Everything about Majora’s Mask culminates in a timeless masterpiece that is buoyed by an emotional, heartwarming, and evocative tale of a boy seeking purpose. To think that it came out in 2000 and it still holds up as much as it did back then is nothing short of amazing. The Legend of Zelda: Majora’s Mask is still to this day one of the greatest games of all time.


  • Amazing music
  • Engaging story, atmosphere, characters, and world
  • Intricately designed puzzles, side quests, and dungeons


TheXenocideFebruary 08, 2017

I'm bothered by the fact the save system in this game isn't listed as a con.

Ian SaneFebruary 08, 2017

I played Majora's Mask in 2001.  My family had only just got an N64 in 2000 and my brother got Ocarina of Time that Christmas so MM waited until the next year.  2001 was also the year I started my current job so I had suddenly had money for the first time in my life and went a little nuts on the videogames.  I remember picking arbitrary dates to get Game X to space things out and I made some decision like that with MM, though I don't remember what time of year I did this.  I remember how excited I was going to the store to buy it though.

I tend to regard MM as one of my favourite games but I have never gone back and played it since the first playthrough all those years ago.  The thing is that when I was 19 I had a lot more free time and a lot more patience for game design that required an open mind.  I thought the three day system was brilliant despite the restrictions with saving and the time limits in dungeons and the general amount of repetition required.  I'm almost afraid to go back to it now because I fear as a 35 year old I'll find those things more annoying.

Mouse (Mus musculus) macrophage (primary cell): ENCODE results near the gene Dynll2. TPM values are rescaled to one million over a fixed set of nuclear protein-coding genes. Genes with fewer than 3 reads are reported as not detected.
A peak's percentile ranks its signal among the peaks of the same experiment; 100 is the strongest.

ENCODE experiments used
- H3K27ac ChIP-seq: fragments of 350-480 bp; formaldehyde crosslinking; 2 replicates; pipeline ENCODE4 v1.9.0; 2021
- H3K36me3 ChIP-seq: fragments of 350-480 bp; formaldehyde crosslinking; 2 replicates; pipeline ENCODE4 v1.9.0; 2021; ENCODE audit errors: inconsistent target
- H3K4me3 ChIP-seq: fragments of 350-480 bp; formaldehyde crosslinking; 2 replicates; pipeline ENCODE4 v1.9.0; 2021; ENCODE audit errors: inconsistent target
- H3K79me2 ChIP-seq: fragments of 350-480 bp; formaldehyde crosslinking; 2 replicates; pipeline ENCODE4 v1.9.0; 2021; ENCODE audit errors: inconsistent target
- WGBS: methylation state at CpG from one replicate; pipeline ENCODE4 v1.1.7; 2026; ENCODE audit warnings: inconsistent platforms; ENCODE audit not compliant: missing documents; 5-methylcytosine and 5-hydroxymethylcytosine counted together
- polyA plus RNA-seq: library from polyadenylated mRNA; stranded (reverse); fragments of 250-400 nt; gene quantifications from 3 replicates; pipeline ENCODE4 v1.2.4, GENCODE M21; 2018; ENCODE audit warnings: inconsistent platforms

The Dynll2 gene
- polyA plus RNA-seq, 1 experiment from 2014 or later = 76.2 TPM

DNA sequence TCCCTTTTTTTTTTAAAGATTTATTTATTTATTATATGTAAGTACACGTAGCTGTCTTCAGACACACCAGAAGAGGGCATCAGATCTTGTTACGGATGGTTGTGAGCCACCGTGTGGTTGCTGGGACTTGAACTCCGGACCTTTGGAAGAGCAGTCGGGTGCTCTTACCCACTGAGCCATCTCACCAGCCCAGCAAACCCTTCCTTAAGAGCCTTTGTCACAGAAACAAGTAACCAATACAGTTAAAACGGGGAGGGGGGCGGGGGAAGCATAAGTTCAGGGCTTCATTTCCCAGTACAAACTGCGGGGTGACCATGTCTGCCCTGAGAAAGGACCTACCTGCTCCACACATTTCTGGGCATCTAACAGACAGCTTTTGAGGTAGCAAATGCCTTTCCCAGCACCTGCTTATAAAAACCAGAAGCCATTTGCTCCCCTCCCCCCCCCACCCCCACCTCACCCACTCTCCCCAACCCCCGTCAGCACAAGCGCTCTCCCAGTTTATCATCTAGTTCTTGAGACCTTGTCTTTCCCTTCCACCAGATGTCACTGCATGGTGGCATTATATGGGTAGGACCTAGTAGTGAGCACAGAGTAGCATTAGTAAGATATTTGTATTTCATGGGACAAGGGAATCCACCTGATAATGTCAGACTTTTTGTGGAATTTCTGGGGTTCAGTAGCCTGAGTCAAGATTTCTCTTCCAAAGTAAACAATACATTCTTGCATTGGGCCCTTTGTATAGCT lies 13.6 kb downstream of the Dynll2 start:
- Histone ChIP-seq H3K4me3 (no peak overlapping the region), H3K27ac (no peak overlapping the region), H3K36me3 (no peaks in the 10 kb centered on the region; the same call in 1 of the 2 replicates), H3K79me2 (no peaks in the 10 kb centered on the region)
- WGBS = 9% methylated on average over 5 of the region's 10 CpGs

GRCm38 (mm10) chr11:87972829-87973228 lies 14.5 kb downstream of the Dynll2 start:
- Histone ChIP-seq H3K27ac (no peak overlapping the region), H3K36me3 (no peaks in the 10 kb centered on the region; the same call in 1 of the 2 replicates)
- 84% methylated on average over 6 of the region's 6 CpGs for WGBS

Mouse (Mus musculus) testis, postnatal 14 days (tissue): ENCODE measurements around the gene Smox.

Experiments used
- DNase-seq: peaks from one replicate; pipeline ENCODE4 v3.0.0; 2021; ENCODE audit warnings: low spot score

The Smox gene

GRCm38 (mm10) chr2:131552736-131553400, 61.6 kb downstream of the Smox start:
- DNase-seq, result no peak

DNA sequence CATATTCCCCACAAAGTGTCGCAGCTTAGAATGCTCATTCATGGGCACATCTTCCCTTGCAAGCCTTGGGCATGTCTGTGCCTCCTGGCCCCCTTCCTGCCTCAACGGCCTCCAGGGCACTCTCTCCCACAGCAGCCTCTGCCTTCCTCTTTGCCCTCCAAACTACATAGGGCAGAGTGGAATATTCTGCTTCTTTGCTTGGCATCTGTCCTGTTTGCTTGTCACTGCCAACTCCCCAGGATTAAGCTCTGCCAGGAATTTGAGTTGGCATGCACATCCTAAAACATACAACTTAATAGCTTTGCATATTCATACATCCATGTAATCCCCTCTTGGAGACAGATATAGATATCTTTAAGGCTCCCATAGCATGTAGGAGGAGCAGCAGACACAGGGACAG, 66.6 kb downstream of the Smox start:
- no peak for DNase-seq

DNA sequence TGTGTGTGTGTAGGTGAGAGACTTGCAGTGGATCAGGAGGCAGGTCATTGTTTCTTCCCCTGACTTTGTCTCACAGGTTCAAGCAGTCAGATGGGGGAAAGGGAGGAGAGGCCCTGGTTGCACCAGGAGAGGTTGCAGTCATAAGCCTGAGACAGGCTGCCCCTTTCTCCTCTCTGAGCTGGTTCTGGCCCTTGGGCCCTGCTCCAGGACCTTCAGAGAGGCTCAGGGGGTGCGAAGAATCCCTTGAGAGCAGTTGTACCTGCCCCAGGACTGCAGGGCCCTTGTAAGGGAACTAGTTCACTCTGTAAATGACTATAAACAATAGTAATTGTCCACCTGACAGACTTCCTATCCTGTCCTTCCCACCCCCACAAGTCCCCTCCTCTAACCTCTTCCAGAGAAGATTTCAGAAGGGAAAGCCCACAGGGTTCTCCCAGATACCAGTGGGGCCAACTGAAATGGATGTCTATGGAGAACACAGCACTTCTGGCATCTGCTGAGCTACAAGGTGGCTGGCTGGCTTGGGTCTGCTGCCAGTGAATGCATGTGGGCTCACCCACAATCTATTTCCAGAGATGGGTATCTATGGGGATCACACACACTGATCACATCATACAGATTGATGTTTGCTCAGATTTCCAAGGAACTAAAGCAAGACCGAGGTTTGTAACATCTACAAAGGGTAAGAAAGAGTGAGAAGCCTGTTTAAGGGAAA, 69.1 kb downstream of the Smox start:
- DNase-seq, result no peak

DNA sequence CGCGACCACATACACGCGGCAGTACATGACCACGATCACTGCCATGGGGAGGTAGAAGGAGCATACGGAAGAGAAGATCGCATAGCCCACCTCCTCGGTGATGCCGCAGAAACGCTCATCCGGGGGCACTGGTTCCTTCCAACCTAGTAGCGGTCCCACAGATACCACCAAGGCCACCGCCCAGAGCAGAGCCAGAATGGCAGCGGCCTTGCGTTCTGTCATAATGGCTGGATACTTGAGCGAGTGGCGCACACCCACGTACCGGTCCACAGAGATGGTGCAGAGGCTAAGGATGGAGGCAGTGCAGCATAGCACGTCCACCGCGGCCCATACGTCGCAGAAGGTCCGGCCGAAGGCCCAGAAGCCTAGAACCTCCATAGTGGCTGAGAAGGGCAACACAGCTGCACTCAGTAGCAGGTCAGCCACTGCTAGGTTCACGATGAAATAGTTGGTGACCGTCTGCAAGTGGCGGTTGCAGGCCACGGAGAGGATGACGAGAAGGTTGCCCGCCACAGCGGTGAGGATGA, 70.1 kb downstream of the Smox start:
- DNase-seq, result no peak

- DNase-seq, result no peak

Hell, I ran into a complication with this back when I first was playing it.  I still lived with my parents at the time and my parents are not familiar with concepts like save points in videogames.  One Saturday while I was playing one of the dungeons my Mom ordered me (remember I was still a teen) to go with my Dad to the building center to get some lumber.  Trying to explain to her that in THIS game I couldn't save at any time did not go over well.  Due to the convoluted nature of it she probably thought I was lying.  I eventually convinced them to let me leave the system on with the game paused during the errand and the whole time I was afraid one of my brothers would turn it off or the system would conk out (an odd thing to be concerned about since if I didn't have to leave I certainly would have had the system on for the same amount of time while playing it).  It does suggest a slight problem with the save system when a 19 year old with virtually no responsibilities runs into issues of real life butting in the way so I imagine a parent with kids would be screwed.

What I really liked though was how much non-dungeon content MM has.  I think some people don't like that but I'm of the mind that if all you want out of Zelda is dungeons then it might as well be a linear game of levels.  The world of Zelda is what hooks me so I tend to prefer the games with lots of sidequests and MM is one of the best for that.  And to say it only has four dungeons is really semantics.  There are lots of sidequests with dungeon-like areas that just are not classified formally as such.  Having content with the same appeal as dungeons while not rigorously sticking to a dungeons format is a good way to keep the games from being formulaic.  I hope Breath of the Wild delivers for me in a similar way.

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Genre Action
Developer Nintendo

Worldwide Releases

na: The Legend of Zelda: Majora's Mask
Release Nov 24, 2016
jpn: Zelda no Densetsu: Mujura no Kamen
Release Jun 29, 2016
RatingAll Ages
eu: The Legend of Zelda: Majora's Mask
Release Jun 23, 2016